• Where else might we be making the mistake of the losing version?
  • What other pages are impacted if we’re right about what our users want?
  • Is there content we can create to solve the users’ problems? Are there key pages or explanations that are missing?

It’s a little bit dangerous to over-apply a single test’s conclusions on the whole site, so this usually leads to more testing. After three or four tests you might be ready to make moderate changes without running a split test, allowing you to move on to the next big test.

3. Look at in-market segments

Try to figure out where your users are mentally by looking at in-market segments. Don’t mistake in-market segments for what users are trying to buy. Instead, use it to understand what else the user has been looking at. Here’s a site we work on, for example:

So what is this telling me on our home services site? What do real estate, employment, hotels, new cars, and home furniture have in common? These are all things people need if they’re moving. If we’re smart about it, our site should have messaging and navigation options clearly intended for people who are moving. Maybe moving guides would be a good content idea. These are all opportunities that go unnoticed if we’re only focused on what people want to buy.

Some sites are going back to mobile sites, and that’s okay

It’s been said that Google “likes” responsive design and will reward responsive sites with higher search rankings. I disagree on that second point. Google likes sites that give the user what they want, regardless of the technology used.

Yes, Google has recommended responsive design. So do I, but I do so because it’s by far the easiest multi-device approach to maintain and the hardest to completely mess up. That doesn’t mean it’s the only way, and that does not mean that Google will penalize a site for providing a superior mobile experience in a different way.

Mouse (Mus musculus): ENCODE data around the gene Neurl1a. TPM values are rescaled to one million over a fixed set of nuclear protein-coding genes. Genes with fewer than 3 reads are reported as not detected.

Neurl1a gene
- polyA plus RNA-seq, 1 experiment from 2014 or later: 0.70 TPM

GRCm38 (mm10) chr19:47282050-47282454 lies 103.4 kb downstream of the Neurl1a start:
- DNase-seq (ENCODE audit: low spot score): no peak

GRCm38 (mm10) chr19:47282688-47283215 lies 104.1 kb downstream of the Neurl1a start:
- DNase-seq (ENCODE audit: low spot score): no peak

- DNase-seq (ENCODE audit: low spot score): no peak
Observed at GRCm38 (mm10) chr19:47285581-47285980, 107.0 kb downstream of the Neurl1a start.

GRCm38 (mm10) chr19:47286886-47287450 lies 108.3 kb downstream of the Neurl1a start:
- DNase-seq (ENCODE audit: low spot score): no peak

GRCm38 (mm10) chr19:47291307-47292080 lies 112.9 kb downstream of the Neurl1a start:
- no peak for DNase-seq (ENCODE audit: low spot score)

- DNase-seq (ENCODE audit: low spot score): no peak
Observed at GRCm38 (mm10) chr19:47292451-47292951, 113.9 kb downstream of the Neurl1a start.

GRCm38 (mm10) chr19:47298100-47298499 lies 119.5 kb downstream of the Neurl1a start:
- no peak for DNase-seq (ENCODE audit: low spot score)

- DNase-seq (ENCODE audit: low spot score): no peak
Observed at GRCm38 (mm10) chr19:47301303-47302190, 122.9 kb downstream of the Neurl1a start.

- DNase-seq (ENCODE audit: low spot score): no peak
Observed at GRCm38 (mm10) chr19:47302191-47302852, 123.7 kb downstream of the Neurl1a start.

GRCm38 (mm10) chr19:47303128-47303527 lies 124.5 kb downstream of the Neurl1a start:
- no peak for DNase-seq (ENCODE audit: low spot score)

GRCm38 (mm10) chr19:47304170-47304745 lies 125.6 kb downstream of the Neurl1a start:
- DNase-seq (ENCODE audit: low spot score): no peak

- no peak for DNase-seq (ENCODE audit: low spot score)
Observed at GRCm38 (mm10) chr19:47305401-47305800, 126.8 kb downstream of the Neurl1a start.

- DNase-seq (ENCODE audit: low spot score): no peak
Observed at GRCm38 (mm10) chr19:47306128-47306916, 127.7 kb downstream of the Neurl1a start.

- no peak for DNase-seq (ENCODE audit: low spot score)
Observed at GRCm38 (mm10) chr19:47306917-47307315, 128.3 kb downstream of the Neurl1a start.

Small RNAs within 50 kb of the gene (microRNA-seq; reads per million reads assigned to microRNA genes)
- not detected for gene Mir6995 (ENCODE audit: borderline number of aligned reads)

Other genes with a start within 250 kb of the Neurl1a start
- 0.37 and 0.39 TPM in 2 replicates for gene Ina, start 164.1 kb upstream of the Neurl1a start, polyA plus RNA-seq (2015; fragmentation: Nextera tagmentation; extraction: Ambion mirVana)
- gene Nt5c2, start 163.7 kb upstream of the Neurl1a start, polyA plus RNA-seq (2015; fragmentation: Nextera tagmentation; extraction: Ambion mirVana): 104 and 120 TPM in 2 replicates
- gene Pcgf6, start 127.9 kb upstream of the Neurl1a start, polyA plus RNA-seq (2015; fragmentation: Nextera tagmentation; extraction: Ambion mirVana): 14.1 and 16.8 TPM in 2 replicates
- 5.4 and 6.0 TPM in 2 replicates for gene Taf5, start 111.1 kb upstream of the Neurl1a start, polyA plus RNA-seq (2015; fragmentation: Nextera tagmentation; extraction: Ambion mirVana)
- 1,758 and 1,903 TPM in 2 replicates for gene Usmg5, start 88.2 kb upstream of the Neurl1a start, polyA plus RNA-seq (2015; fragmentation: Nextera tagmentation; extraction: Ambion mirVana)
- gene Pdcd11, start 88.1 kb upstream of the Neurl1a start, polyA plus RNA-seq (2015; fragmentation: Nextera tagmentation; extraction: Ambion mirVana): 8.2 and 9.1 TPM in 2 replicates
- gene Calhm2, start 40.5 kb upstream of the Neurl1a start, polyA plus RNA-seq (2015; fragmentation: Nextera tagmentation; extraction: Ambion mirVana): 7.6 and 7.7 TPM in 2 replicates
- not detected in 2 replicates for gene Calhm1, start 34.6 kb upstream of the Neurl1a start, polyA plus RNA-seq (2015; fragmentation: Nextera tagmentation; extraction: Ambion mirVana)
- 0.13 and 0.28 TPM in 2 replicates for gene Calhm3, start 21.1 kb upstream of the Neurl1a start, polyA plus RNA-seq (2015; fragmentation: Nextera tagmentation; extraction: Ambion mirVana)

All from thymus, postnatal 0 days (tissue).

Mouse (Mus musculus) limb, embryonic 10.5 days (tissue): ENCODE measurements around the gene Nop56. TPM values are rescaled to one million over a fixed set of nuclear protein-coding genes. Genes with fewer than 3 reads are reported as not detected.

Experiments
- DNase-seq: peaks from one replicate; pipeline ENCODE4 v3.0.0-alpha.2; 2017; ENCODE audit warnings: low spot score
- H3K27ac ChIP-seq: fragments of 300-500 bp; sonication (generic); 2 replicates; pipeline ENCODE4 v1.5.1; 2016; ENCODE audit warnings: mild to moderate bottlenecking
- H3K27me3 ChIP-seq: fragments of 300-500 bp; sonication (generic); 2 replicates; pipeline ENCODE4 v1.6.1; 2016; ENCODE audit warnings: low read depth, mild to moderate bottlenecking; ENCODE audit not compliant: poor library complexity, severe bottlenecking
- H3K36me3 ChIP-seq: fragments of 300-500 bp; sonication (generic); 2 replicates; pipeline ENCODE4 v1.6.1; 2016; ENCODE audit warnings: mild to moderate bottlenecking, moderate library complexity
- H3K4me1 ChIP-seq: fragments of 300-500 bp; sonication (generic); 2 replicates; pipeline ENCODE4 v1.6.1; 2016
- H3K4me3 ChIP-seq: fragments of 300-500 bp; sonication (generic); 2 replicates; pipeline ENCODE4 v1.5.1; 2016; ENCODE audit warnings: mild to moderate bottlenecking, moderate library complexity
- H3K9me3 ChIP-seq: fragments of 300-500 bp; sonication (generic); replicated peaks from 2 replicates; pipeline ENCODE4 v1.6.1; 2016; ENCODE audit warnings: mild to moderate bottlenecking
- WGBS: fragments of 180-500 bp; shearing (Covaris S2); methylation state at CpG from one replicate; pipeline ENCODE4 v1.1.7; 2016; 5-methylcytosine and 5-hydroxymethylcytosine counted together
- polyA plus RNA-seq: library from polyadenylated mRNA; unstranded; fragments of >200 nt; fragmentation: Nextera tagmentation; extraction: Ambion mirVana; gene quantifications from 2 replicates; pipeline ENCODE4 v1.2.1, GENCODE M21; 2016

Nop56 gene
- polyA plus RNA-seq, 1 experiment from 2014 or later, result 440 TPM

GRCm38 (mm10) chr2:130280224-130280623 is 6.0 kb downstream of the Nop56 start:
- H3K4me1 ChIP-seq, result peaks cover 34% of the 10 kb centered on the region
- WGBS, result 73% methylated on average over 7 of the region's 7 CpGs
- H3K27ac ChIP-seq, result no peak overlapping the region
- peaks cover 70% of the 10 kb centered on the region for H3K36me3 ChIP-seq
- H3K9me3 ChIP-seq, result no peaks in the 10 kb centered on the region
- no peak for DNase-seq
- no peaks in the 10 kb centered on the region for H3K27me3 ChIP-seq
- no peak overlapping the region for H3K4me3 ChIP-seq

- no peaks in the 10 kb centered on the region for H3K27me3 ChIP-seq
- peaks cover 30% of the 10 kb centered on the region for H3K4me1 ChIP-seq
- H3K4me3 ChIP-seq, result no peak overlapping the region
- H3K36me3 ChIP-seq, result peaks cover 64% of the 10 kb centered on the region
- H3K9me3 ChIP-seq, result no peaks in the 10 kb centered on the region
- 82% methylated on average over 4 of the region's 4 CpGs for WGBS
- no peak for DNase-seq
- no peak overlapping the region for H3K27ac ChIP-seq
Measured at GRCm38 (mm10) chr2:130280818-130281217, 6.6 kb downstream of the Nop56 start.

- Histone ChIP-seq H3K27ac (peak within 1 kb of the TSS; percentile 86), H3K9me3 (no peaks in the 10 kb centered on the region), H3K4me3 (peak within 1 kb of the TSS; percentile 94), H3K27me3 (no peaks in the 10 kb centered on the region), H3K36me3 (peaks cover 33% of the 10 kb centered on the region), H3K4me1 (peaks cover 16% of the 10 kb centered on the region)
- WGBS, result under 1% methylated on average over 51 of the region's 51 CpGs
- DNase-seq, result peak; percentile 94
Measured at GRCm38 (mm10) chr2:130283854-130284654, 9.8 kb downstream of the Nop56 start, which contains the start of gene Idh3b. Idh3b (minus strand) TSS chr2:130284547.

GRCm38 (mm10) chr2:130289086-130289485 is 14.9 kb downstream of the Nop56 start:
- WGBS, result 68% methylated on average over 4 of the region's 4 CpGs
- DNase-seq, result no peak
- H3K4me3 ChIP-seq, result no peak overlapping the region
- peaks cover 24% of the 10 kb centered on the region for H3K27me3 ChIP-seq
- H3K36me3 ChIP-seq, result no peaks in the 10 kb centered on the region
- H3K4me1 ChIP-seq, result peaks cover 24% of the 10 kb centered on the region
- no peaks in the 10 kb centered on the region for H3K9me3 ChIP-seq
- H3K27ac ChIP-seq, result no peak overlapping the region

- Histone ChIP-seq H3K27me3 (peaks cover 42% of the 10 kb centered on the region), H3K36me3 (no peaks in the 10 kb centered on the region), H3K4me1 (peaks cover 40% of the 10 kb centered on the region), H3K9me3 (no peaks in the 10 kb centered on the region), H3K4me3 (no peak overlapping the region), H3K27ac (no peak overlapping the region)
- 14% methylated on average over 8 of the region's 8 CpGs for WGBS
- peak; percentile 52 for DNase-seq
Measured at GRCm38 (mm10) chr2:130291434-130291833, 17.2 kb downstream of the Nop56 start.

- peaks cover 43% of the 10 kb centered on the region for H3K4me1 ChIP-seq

There are lots of benefits to mobile sites. On some sites the intent and behavior of mobile users is different enough from desktop users that it justifies creating a mobile-specific experience. It’s also compatible with the goal of a fast-loading site.

Responsive sites are generally much slower to load, according to a report from The Search Agency.

You can and should make your site fast with responsive, but there are a host of reasons most responsive sites end up slower on mobile. Both dynamically-served sites and mobile sites naturally lend themselves to building with speed in mind. A mobile-specific site can also offer an experience that is ideal for the user intent at that time.

This past July, Cindy Krum talked about “mobile intent” during her Mozcon presentation. It might sound like a buzzword, but it’s true that mobile users are in a different spot. They’re not looking to compare as much. They want to either buy quickly or get some quick details on the product.

If you’re thinking about doing a mobile site, make sure you have lots of people ready to build it out correctly and maintain it. Don’t underestimate the dev time it will take to make the entire site work. You’ll need SEOs who know how to set up rel tags and ideally make sure the mobile site has an identical URL structure. You’ll need lots of QA to make sure all your page types are being served correctly.

Some SEOs will say that a mobile sub-domain or sub-folder is worse for SEO because links to one won’t count as links to the other. Nonsense! That’s what the rel=”canonical” and rel=”alternate” tags are for. Just like fretting over non-www 301 redirecting to the www version, these are things that made a big difference at one point, but are no longer as essentially important as they were. Google is smart enough to understand what’s happening – unless you don’t implement them correctly.

Responsive design is still a better option for most companies, but there’s no reason to be dogmatic about it. There’s a reason Google gives you three options. A mobile site can work for larger companies, and is often the best option for mega e-commerce sites.

Web development continues to evolve – including JavaScript libraries

JavaScript usage is place where the SEOs are often guilty of giving dated advice. SEO should enable great content to appear to more people in more searches. SEO should not be used to restrict useful content creating tools unless absolutely necessary.